Just revealed today at CES, the Focus Electric is Ford's first fuel-free, rechargeable passenger car. More importantly, it will supposedly offer a mile-per-gallon equivalent fuel economy that's better than the Chevrolet Volt and competitive with other battery electric vehicles. How?
Ford Motor Company unveiled today its all-new Focus Electric -– the company's first-ever all-electric passenger car launching later this year. The zero-CO2-emissions, gasoline-free version of Ford's all-new small car is the new flagship of the company's coming fleet of hybrid, plug-in hybrid and all-electric vehicles coming to North America and Europe by 2013.
Power for the stylish (oh, yes, it's absolutely better looking than its competitors — unless you've got a thing for eggs) Focus comes by way of a permanent magnetic electric traction motor that provides 123 HP and 181 lb/ft of torque that sucks its will to live from an LG Chem-supplied Lithium-ion battery cell pack. Although we've no idea what the fuel economy / drive range will look like as Ford's still awaiting EPA estimates, we're told the "Focus Electric will offer a mile-per-gallon equivalent better than Chevrolet Volt and competitive with other battery electric vehicles." So, basically, they're claiming it'll kick its ass.
Owners of the Focus Electric will likely recharge the car's Ford-engineered (who's LG Chem anyway?) lithium-ion battery pack at home on a daily basis, using the recommended 240-volt wall-mounted charge station that will be sold separately (for $1499 and installed by Best Buy — probably not including any additional electrical work you might need to install a 240-volt line to your garage) or the 120-volt convenience cord that comes with the vehicle. Using the 240-volt wall-mounted charger, the Focus is capable of fully recharging in three to four hours -– that's half the time of the Nissan Leaf. The Focus Electric offers something called "value charging," powered by Microsoft, to help owners in the U.S. charge their vehicles at the cheapest utility rates and thereby helping to lower the cost of ownership.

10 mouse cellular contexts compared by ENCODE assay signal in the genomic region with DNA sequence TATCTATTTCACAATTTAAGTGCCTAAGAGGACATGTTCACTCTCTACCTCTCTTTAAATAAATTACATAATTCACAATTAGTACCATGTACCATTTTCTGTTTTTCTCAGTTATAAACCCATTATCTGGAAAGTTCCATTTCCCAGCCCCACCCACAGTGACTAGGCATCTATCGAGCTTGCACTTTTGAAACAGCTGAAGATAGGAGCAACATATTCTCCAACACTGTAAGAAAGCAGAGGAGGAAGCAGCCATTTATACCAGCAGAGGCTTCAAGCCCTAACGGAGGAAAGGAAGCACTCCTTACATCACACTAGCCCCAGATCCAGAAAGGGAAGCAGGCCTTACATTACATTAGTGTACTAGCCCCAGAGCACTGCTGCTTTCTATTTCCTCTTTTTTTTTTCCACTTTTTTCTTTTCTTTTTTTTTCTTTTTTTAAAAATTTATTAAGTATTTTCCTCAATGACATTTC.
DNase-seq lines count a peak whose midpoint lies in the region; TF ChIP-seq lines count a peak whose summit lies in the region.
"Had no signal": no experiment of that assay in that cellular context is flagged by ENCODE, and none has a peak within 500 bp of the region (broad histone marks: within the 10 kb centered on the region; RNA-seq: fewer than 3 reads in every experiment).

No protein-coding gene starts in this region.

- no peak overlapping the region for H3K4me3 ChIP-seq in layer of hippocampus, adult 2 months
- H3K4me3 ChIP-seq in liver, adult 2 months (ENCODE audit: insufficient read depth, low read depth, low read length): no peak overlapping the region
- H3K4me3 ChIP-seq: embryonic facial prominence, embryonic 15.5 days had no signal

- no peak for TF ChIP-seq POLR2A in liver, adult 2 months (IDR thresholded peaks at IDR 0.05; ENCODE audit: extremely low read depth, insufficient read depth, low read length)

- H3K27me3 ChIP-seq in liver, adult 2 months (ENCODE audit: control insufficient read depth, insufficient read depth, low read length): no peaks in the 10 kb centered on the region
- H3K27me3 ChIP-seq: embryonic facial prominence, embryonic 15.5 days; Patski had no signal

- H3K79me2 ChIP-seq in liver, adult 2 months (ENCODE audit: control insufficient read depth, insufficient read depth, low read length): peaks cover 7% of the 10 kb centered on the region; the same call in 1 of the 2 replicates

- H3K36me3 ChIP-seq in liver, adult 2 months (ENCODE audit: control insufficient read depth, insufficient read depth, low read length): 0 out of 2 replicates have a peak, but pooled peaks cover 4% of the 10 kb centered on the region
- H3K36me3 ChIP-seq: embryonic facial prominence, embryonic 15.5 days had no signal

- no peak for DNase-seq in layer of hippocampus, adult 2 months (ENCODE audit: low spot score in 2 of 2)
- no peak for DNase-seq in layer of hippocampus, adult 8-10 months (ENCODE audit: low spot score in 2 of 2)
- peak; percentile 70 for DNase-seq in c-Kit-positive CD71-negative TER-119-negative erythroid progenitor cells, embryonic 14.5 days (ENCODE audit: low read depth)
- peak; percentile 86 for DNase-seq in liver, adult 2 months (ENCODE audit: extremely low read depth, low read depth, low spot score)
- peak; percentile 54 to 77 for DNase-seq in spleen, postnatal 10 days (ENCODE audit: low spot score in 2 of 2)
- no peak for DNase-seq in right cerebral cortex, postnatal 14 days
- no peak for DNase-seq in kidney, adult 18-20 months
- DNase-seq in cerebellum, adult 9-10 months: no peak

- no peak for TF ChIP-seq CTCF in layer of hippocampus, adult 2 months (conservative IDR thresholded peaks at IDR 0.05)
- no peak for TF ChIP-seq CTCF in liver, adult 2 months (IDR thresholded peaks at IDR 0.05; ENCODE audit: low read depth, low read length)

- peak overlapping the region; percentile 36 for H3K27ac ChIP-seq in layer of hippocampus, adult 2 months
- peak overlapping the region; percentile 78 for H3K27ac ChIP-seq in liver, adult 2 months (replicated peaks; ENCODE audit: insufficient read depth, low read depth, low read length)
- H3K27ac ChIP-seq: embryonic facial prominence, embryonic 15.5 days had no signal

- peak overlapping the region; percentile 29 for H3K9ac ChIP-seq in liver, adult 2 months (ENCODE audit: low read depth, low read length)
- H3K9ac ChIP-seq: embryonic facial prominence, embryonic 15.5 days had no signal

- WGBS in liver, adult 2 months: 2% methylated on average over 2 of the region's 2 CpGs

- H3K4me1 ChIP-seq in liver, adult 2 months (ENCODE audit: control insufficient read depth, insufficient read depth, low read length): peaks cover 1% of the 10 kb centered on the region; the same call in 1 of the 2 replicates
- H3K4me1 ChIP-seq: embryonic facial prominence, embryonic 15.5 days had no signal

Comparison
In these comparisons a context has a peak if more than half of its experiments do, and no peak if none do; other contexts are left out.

Although we're told the all-electric Focus has the same capabilities of any "real car" it does seem to have one chink in its armor. It's only got a top speed of 84 mph. While it seems like that should take care of any situation in the continental United States, we're wondering what someone should do if they're being chased by bad guys in, say, a Corvette? The 'Vette will easily out-run them, corral them to the side of the road and then the dastardly naughties will steal the car's batteries. I'm not saying it's going to happen, but, you know, it could.
So will it kick the Chevy Volt's ass, as Ford claims? Unknown — we don't know all the details yet. What we do know is the Chevy Volt's got something the Ford Focus Electric doesn't have — namely, the ability to run if the batteries die. And there's a lot of comfort in that. Frankly, we get anxious just thinking about being stranded beyond an electric car battery's range.
UPDATE: Especially considering we're now hearing from Ford's social media guru that the Focus electric will only have a 100 mile range. Really? How is this competitive with the Volt?
Still, the Ford Focus Electric is one sexy electric car.
We'll be seeing the Focus Electric first-hand in Detroit on Monday. For the moment, here's a cool infographic: